Kaohsiung’s crime rate is much lower than probably any city of comparable size in the West, so tourists need not be too worried. Theft tends to be the most common form of criminal activity encountered by foreigners, and expensive bikes and scooters are frequent targets.
As a major seaport, organized crime has also become an increasing problem in the city, and a fair number of businesses are nothing more than a front for local gangs. That said, the gangs do not resort to random violence or theft.
In general, Kaohsiung offers a very safe environment as long as you mind your own business and don’t get involved with local rivalries. Violent crime is very rare, and visitors should not encounter any problems – though, like any major city, it is always wise to err on the side of caution.


There have been cases of Dengue fever reported in the Kaohsiung area (around a hundred locally contracted cases in the first half of 2015). Take precautions against mosquitos.

Getting Around

The long-delayed Kaohsiung MRT opened in 2008, with two lines. The Red Line runs from north to south, offering a handy route from both the THSR Zuoying station and the airport into the downtown core, while Orange Line runs across the city from the Port of Kaohsiung in the west to eastern suburb of Daliao. The Metro Line is very clean and offers a convenient way to quickly move within the city. However as the metro is rather young the network is yet not very dense and often you have to walk few minutes to the next station. Operation of the MRT stops at about 11:30 p.m. for the orange line and as late as 12:30 for the red line.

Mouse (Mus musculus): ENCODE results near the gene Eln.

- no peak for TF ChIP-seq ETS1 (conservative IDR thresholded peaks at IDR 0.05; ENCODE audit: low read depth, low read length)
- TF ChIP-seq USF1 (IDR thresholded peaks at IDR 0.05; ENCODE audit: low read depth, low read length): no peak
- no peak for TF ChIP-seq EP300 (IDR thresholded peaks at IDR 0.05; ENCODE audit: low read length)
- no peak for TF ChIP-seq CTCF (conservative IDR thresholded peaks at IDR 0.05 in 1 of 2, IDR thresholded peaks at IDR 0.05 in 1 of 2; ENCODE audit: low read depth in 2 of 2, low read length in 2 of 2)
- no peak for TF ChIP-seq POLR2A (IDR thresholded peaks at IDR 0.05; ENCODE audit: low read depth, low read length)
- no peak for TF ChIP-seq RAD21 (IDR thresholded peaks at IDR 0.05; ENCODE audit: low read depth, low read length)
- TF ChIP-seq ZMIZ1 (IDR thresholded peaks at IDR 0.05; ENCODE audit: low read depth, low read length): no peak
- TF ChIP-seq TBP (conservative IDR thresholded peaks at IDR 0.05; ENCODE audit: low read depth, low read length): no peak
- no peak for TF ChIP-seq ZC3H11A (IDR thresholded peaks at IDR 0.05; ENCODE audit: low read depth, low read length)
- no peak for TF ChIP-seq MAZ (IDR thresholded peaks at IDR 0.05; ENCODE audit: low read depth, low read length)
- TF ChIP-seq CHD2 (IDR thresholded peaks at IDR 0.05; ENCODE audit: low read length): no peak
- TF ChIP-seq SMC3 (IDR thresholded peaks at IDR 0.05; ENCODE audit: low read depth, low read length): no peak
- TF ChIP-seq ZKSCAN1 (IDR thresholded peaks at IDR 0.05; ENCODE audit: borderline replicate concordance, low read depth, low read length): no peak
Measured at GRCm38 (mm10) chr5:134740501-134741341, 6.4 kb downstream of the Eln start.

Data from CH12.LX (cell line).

Scooters are the primary means of transportation within Kaohsiung. With a dedicated two-wheel vehicle lane on most major roads, and with frequent and varied scooter shops around town, renting or purchasing a scooter is very easy. Scooters come in several engine sizes from below 50cc to more than 250cc. Most common in recent years are the 4-stroke 100 and 125cc models, which are also suitable to explore the surroundings of the city. The larger scooters, 150cc and more, often include a greater subset of amenities for a second passenger, including a backrest, wider seat, full windshield and footholds and can rival a motorcycle overall size, weight and fuel consumption. Often, they come with larger wheels as well. All passengers on a scooter must wear helmets by law.

The city government has established Taxi English Service to allow travelers to search for English-speaking taxi drivers in chosen areas. Taxis can be an easy way to get to somewhere unfamiliar, and are fairly common in the city. If you have the business card of a location, or the Chinese characters written down, they can easily get you there far faster than most other means. You may ask for the price in advance but as with anywhere in Taiwan the meter is almost always used. Few taxi drivers speak English, and the majority ignore any and all rules of the road.

Bikes are also common in Kaohsiung, and the large number of locally produced bikes means purchasing a new bike will often be cheaper relative to its counterpart in other countries.